Fichte cannot be counted among the great theorists of the sublime. Even in his early summary of Kantian “Analytic of Aesthetic Judgment” he deals with the sublime and its peculiarity only in the section devoted to the beautiful. However, his contribution cannot be overlooked. First of all he shows an original analysis of the sublime in its connection with time, where the singular denotes a “universal concept” included in the repertoire of all speakers of a natural language (without actually indulging in a Platonist conception of meaning, based on the belief in a kingdom of abstract entities, present in mind and expressed in language). In his approach this contribution is characterized by the predicative use of the term in particular contexts of discourse where his formulation seems to assume an existential value. He thus led the Kantian theses to more radical consequences: not only the thesis of the unsuitability of referring the sublime to the natural object, but as well the one introducing a particular “moral sentiment” that, accompanying what is considered “sublime”, represents the “subjective condition” under which the consent by everyone is required. The result is a denaturalization of the sublime, as shown in the second and third lesson of his Bestimmung des Gelehrten and more radically in the third book of his Bestimmung des Menschen, where the use of “sublime” in relationship to the human will rectifies the “replacement (Subreption)” considered by Kant at the bottom of the his predication to the nature.

"Sublime" nell'uso dei Discorsi popolari di Fichte

CARRANO, ANTONIO
2010

Abstract

Fichte cannot be counted among the great theorists of the sublime. Even in his early summary of Kantian “Analytic of Aesthetic Judgment” he deals with the sublime and its peculiarity only in the section devoted to the beautiful. However, his contribution cannot be overlooked. First of all he shows an original analysis of the sublime in its connection with time, where the singular denotes a “universal concept” included in the repertoire of all speakers of a natural language (without actually indulging in a Platonist conception of meaning, based on the belief in a kingdom of abstract entities, present in mind and expressed in language). In his approach this contribution is characterized by the predicative use of the term in particular contexts of discourse where his formulation seems to assume an existential value. He thus led the Kantian theses to more radical consequences: not only the thesis of the unsuitability of referring the sublime to the natural object, but as well the one introducing a particular “moral sentiment” that, accompanying what is considered “sublime”, represents the “subjective condition” under which the consent by everyone is required. The result is a denaturalization of the sublime, as shown in the second and third lesson of his Bestimmung des Gelehrten and more radically in the third book of his Bestimmung des Menschen, where the use of “sublime” in relationship to the human will rectifies the “replacement (Subreption)” considered by Kant at the bottom of the his predication to the nature.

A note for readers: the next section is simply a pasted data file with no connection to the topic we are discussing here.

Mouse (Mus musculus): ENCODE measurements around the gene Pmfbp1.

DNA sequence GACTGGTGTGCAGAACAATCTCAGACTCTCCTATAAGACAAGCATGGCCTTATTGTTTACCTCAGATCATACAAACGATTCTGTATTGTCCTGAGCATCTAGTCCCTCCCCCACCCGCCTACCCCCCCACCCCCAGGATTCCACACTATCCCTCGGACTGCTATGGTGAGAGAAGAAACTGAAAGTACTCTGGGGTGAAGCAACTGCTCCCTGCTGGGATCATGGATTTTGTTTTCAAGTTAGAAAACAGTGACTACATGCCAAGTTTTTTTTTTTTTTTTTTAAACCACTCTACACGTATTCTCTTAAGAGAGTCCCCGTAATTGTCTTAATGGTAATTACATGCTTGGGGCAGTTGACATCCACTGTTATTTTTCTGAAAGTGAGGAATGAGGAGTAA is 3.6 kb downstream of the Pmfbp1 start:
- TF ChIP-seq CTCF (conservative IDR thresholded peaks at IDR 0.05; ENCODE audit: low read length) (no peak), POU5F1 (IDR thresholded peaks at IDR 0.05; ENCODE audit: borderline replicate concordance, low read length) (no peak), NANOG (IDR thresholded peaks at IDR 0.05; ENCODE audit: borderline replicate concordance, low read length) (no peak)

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Utilizza questo identificativo per citare o creare un link a questo documento: http://hdl.handle.net/11588/409098
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